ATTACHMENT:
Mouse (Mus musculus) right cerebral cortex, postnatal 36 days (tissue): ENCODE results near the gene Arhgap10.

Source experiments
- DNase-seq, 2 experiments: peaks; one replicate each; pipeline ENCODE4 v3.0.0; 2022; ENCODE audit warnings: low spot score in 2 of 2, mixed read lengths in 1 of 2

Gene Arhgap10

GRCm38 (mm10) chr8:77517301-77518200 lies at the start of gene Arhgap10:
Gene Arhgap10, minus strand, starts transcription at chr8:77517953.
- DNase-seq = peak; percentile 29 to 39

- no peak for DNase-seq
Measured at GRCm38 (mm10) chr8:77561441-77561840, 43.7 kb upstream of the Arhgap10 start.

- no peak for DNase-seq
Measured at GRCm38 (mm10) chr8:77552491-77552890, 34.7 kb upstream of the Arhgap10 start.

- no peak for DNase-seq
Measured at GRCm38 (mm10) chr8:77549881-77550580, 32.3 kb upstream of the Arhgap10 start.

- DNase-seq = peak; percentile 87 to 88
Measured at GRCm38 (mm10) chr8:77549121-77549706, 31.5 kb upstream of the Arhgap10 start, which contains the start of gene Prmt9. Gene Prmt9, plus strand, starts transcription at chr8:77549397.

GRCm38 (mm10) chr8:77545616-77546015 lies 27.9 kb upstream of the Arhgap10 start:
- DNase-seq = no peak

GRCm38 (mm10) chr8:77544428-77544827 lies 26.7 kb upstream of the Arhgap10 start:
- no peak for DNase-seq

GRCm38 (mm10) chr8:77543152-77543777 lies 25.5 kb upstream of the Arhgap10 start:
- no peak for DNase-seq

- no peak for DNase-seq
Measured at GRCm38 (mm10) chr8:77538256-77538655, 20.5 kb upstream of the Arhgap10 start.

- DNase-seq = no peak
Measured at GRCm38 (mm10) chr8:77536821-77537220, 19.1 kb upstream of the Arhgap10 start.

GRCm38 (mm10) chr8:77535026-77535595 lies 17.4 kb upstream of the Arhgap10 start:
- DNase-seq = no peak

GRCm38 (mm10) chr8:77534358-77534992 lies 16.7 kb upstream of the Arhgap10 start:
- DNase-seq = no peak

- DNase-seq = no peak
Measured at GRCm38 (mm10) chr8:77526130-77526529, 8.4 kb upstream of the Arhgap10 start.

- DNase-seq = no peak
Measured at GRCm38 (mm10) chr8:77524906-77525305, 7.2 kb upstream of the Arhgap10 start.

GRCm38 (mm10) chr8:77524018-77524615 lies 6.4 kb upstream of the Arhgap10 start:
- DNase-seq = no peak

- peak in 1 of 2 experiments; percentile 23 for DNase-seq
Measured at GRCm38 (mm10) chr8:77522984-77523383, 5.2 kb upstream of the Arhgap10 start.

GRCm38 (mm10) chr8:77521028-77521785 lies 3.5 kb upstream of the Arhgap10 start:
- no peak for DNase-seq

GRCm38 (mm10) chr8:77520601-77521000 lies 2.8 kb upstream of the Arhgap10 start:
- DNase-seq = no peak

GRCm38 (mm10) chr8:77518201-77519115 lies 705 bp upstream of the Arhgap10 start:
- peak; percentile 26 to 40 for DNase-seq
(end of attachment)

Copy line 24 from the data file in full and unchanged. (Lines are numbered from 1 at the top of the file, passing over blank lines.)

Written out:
- DNase-seq = no peak